By -Harish Kunwar : Indian Railway is constantly looking for new ideas to simplify and streamline procedures for the convenience of passengers. In this endeavor, several path breaking technologies have been introduced in the Railways system over the years. These technical innovations have included the computerization of passenger tickets amongst several other facilities for passengers.
Every day a million passengers buy tickets to carry out a reserved journey by train. A reserved journey as we all know assures the passenger of a seat or berth on the train. The Passenger Reservation System or the PRS as it is commonly known has been a major boon to the elite million-member club of reserved passengers. Lately with the addition of internet ticketing, e-ticketing and mobile ticketing the prospect of procuring a ticket without ever standing in a queue is becoming a reality. Consumer expectations of course keeps rising and now the defining element of the service is how quickly and conveniently a ticket can be procured. However, there are many many journeys that are undertaken on the Indian Railways without a reserved seat or berth. The number of such passenger journeys is in the range of sixteen million per day. For these journeys the Railways issues what are called unreserved tickets.
A similar effort to the PRS has been made to reach out to these sixteen million passengers, who travel on unreserved tickets. This is the Unreserved Ticketing System (UTS) an initiative that began six years ago. The effort to provide wider and universal access to information technology began in 2002 as a pilot project. In less than six years, UTS today facilitates a daily sale of 4 million tickets though its 3700 plus points of sale, spread over nearly 1300 locations. It has replaced the old printed card tickets, the paper tickets and an earlier generation of machine generated tickets (called SPTMs). The first question that most would ask is how this is significant and why is its success important. Is it not merely a standard progression of IT benefits? Here Indian Railways provide some details that highlight the achievements and underline its importance in the endeavor towards efficient public delivery systems.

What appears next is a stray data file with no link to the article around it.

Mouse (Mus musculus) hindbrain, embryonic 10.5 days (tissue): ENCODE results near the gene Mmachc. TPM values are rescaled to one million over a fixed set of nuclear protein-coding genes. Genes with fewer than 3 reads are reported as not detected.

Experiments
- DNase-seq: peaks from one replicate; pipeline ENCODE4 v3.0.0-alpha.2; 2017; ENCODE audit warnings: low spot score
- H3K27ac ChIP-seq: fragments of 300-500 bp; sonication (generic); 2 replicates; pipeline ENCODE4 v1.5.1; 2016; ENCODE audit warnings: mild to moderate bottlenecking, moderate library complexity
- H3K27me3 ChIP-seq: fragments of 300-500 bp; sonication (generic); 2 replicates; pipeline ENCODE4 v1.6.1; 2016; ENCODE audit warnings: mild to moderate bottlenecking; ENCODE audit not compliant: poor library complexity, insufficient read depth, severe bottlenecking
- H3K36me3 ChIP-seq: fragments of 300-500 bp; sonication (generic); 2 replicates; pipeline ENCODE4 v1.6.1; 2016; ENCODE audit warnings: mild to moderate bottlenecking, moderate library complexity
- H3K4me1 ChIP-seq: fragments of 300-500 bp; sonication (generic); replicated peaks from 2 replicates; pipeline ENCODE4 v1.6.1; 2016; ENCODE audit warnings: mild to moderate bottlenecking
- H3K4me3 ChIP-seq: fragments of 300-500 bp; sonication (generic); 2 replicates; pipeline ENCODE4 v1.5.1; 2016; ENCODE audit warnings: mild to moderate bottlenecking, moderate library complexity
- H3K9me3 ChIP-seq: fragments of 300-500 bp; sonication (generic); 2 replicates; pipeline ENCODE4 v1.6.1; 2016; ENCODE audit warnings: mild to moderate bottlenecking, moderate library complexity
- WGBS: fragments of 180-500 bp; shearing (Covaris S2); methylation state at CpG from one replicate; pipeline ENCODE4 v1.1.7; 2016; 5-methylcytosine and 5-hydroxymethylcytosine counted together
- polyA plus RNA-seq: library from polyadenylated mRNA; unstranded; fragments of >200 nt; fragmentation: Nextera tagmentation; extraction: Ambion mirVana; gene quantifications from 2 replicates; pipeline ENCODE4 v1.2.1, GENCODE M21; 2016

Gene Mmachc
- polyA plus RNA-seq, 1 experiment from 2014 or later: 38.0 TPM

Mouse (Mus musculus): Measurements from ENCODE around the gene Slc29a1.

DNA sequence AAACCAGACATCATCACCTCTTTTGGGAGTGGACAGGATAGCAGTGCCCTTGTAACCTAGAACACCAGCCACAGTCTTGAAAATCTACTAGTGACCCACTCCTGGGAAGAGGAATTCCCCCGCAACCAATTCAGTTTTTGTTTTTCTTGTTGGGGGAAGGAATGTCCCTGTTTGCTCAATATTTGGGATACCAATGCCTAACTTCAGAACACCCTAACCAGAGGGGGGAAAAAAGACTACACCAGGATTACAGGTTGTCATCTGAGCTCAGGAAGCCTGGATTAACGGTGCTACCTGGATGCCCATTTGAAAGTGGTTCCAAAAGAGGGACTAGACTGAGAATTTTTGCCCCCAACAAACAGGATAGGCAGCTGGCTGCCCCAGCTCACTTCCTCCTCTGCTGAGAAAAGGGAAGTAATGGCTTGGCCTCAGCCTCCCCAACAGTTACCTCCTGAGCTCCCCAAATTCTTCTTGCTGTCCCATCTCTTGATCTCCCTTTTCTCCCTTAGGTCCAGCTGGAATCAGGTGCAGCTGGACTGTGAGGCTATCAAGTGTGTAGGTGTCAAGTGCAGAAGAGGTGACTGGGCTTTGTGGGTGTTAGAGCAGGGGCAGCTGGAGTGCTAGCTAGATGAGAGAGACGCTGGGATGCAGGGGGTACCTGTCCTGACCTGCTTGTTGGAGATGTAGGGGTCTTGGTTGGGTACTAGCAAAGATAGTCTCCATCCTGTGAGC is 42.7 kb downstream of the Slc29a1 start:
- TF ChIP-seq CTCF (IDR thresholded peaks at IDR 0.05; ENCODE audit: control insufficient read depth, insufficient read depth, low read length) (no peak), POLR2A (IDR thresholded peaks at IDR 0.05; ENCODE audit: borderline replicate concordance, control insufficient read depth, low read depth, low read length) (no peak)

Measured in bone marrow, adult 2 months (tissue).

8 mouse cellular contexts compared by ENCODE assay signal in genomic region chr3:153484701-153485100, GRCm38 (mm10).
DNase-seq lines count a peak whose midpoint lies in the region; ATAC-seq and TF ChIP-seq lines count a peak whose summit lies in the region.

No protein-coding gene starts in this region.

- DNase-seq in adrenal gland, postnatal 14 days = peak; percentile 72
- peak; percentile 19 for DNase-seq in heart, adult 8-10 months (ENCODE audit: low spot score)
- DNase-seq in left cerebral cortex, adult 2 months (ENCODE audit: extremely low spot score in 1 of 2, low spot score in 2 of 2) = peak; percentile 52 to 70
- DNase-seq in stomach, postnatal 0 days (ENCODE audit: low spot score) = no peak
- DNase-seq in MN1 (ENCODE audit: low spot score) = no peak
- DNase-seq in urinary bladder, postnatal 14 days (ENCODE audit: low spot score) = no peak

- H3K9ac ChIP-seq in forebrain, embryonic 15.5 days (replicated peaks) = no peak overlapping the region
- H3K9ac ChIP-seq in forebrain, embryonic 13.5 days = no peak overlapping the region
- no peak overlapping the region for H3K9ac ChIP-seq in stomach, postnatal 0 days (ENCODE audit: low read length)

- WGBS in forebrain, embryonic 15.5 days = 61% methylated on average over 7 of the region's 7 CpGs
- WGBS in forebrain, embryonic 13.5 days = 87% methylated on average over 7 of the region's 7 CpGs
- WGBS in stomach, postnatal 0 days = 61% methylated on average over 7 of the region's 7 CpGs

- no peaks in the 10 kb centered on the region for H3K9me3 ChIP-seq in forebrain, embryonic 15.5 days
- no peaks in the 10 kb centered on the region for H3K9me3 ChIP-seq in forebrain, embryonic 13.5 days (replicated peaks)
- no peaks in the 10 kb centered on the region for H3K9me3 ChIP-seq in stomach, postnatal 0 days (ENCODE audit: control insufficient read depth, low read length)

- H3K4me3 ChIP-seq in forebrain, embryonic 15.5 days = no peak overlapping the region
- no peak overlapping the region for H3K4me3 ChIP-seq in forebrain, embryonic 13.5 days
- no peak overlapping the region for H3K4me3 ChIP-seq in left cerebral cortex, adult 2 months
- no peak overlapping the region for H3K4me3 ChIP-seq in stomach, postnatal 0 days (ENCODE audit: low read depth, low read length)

The first and foremost element of the system that needs to be appreciated is the large clientele that it supports. There are few public delivery systems that could compete with this in terms of size. Already 10 of the 16 million passengers have been covered under the UTS umbrella. In the next couple of years the remaining 6 million and the incremental growth in traffic will be beneficiaries of this system. The IT system had to be capable of handling such a large volume of transactions on a daily basis. Again one might cite a number of examples where the transactions volumes are high. But this is where the story gets even more interesting. All these transactions take place at different locations spread across the entire country. And add to that the complexity of keeping the system up and running 24 hours of the day, 365 days of the year. The UTS is akin to a broadcasting news channel but with a key difference – there are absolutely no repeats and every transaction is breaking news. Imagine sixteen million stories being filed in daily!
It is this aspect of large volumes and wide geographical spread that needs to be highlighted. The fact that most of the passengers belong to lower income groups is what makes this a commendable achievement. One of the key elements is that it allows for continued service even if there is temporary power break down or loss in connectivity.